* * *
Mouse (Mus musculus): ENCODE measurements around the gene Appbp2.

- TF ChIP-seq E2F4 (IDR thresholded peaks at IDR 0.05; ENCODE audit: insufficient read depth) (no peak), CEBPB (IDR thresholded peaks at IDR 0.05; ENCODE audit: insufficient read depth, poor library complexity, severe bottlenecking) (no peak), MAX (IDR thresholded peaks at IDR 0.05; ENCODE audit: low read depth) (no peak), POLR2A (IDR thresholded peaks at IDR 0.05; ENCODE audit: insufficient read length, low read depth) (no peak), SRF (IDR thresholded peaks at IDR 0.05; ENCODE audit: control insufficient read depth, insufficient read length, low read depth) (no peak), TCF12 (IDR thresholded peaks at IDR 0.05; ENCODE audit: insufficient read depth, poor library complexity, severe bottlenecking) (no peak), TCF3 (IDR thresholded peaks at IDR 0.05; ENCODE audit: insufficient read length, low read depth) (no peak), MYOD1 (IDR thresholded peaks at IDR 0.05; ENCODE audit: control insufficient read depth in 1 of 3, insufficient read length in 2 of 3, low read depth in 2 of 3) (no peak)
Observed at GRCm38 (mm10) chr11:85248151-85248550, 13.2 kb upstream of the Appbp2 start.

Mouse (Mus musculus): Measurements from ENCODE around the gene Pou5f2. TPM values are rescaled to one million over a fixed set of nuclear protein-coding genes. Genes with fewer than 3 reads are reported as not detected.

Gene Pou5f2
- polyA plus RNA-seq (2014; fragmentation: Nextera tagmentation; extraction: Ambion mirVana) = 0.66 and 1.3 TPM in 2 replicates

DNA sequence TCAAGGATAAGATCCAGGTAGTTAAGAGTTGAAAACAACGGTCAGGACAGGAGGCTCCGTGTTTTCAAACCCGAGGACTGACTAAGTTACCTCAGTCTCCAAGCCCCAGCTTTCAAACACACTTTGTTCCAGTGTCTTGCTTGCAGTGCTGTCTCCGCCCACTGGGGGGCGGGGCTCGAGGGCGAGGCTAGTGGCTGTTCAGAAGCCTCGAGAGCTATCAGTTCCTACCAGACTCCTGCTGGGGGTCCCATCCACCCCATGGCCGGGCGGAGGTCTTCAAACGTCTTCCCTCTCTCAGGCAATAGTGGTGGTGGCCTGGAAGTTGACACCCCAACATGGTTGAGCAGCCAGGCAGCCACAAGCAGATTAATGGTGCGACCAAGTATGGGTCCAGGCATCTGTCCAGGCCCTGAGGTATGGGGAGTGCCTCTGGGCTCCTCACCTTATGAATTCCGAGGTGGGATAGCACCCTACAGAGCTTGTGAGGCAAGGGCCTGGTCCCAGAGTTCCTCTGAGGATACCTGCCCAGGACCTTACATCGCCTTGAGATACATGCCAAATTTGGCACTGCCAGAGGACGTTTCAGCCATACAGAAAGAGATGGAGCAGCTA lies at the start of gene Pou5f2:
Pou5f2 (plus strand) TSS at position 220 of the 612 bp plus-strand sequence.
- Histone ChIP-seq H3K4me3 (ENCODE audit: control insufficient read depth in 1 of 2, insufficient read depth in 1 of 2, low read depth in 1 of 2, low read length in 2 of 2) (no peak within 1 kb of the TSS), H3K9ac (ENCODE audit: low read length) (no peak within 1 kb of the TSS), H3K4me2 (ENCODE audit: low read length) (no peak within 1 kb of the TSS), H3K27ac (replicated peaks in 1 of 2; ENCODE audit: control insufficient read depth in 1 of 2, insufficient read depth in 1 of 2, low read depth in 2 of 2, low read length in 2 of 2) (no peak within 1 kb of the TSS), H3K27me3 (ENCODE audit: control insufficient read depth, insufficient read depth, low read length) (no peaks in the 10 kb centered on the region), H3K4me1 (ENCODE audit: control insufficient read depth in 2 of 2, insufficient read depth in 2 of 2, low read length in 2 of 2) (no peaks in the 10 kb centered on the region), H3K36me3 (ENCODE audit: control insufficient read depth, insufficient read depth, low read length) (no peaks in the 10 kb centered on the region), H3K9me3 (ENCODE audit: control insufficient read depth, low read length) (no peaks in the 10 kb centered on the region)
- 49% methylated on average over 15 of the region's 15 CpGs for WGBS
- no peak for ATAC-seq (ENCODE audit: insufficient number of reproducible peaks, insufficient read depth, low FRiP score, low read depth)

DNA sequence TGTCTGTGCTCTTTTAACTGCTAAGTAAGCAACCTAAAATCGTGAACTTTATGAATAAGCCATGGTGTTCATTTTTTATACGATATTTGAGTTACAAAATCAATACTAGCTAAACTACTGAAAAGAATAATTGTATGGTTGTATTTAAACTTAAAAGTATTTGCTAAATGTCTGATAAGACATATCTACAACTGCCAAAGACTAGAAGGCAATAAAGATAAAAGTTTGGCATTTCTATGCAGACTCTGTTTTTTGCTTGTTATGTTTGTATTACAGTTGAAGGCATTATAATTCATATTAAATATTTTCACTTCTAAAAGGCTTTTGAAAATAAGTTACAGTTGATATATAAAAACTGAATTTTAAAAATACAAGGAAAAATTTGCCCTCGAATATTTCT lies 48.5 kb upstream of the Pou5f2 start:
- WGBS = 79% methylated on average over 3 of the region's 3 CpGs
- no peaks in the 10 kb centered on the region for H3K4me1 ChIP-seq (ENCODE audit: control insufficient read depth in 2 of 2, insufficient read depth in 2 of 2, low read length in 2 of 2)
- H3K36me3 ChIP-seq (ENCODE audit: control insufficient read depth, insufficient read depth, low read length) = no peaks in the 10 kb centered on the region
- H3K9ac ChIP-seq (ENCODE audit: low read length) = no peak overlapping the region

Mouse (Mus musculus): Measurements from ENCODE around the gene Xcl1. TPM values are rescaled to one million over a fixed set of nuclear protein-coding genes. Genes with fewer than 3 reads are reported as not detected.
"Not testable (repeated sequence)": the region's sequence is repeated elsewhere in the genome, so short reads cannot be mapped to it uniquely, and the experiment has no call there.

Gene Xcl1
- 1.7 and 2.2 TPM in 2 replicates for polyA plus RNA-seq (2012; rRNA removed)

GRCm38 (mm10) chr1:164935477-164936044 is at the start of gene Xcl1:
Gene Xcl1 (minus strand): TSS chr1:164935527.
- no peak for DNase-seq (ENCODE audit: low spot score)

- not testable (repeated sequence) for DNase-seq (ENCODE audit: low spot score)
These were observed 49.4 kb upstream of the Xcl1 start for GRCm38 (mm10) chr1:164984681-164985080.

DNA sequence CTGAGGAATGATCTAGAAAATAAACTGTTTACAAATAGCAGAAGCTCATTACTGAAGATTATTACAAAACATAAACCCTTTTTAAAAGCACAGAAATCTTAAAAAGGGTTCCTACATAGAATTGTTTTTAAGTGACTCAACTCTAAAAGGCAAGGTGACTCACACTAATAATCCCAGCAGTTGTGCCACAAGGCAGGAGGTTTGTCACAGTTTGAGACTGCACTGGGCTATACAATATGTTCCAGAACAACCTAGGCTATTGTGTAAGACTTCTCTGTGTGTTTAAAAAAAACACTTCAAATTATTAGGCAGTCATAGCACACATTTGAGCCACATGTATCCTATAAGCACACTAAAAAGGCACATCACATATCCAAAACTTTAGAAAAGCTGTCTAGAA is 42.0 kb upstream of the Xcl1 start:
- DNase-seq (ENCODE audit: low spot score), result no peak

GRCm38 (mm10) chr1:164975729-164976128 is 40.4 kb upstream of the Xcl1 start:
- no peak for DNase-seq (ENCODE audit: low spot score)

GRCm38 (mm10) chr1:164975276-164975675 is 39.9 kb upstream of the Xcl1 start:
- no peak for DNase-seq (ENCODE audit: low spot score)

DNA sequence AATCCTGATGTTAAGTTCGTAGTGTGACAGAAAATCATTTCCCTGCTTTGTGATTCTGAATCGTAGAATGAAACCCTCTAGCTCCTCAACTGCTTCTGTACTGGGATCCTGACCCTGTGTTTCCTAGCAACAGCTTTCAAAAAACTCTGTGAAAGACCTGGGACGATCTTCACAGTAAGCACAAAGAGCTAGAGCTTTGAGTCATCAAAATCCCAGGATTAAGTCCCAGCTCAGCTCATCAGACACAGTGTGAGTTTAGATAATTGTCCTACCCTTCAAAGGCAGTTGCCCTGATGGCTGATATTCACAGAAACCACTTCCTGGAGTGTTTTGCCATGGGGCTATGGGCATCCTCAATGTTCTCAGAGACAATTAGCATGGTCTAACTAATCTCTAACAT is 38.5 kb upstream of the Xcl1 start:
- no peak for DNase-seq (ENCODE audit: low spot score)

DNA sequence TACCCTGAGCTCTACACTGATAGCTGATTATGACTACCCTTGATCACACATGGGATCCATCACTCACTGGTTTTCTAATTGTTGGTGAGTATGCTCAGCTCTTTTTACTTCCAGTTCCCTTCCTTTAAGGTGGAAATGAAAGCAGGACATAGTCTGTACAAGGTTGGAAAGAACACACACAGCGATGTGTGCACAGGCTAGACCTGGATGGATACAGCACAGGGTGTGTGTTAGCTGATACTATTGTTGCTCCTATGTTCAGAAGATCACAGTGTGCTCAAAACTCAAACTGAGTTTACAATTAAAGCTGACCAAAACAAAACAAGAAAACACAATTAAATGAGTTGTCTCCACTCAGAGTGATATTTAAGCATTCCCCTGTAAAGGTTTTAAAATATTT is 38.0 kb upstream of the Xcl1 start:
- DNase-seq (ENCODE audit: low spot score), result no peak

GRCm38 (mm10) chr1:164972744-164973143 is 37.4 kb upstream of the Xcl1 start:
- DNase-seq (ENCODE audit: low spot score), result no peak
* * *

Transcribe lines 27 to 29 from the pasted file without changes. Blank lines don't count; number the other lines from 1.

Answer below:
- DNase-seq (ENCODE audit: low spot score), result no peak

GRCm38 (mm10) chr1:164975729-164976128 is 40.4 kb upstream of the Xcl1 start:
- no peak for DNase-seq (ENCODE audit: low spot score)